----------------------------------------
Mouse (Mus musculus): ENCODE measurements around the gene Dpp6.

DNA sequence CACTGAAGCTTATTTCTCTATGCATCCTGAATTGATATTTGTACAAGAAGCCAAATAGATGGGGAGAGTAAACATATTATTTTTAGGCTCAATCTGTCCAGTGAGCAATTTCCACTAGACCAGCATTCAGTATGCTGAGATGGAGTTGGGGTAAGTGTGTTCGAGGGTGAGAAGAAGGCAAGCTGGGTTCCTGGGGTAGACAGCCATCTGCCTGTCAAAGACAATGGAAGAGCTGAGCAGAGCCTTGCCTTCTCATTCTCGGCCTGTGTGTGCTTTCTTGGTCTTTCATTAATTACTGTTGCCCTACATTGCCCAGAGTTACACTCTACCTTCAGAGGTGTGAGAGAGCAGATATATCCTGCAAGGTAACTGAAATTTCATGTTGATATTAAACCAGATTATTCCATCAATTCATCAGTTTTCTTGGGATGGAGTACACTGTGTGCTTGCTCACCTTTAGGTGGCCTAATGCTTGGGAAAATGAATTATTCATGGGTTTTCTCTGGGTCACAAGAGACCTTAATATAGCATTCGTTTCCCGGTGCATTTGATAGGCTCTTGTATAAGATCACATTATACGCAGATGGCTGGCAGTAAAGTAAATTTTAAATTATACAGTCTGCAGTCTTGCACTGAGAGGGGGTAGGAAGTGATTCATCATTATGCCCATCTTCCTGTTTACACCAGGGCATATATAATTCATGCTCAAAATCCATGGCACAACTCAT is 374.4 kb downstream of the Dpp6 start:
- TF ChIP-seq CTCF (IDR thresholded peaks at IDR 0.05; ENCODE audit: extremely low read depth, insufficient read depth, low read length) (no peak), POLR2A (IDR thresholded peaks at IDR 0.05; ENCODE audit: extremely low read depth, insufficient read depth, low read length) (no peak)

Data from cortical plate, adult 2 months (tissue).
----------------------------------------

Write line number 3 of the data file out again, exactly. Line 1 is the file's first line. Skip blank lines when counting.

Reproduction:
- TF ChIP-seq CTCF (IDR thresholded peaks at IDR 0.05; ENCODE audit: extremely low read depth, insufficient read depth, low read length) (no peak), POLR2A (IDR thresholded peaks at IDR 0.05; ENCODE audit: extremely low read depth, insufficient read depth, low read length) (no peak)